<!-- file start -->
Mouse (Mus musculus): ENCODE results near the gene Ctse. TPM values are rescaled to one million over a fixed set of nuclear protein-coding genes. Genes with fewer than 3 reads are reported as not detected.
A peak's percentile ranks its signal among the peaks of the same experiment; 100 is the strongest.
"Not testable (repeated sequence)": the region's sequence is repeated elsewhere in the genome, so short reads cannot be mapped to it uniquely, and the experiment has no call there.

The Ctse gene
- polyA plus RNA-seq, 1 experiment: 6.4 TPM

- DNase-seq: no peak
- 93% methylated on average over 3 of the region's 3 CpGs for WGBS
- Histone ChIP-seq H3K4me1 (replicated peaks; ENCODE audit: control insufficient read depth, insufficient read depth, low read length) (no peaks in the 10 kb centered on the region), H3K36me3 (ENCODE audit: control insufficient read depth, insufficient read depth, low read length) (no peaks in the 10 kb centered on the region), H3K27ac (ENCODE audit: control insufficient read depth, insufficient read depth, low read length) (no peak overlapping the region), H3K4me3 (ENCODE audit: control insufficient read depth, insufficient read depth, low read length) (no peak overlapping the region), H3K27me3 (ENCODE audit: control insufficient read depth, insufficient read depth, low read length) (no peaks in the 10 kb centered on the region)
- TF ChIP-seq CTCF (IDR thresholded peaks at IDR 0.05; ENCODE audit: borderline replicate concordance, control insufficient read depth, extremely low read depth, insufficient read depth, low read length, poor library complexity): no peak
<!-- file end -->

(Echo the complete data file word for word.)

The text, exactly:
Mouse (Mus musculus): ENCODE results near the gene Ctse. TPM values are rescaled to one million over a fixed set of nuclear protein-coding genes. Genes with fewer than 3 reads are reported as not detected.
A peak's percentile ranks its signal among the peaks of the same experiment; 100 is the strongest.
"Not testable (repeated sequence)": the region's sequence is repeated elsewhere in the genome, so short reads cannot be mapped to it uniquely, and the experiment has no call there.

The Ctse gene
- polyA plus RNA-seq, 1 experiment: 6.4 TPM

- DNase-seq: no peak
- 93% methylated on average over 3 of the region's 3 CpGs for WGBS
- Histone ChIP-seq H3K4me1 (replicated peaks; ENCODE audit: control insufficient read depth, insufficient read depth, low read length) (no peaks in the 10 kb centered on the region), H3K36me3 (ENCODE audit: control insufficient read depth, insufficient read depth, low read length) (no peaks in the 10 kb centered on the region), H3K27ac (ENCODE audit: control insufficient read depth, insufficient read depth, low read length) (no peak overlapping the region), H3K4me3 (ENCODE audit: control insufficient read depth, insufficient read depth, low read length) (no peak overlapping the region), H3K27me3 (ENCODE audit: control insufficient read depth, insufficient read depth, low read length) (no peaks in the 10 kb centered on the region)
- TF ChIP-seq CTCF (IDR thresholded peaks at IDR 0.05; ENCODE audit: borderline replicate concordance, control insufficient read depth, extremely low read depth, insufficient read depth, low read length, poor library complexity): no peak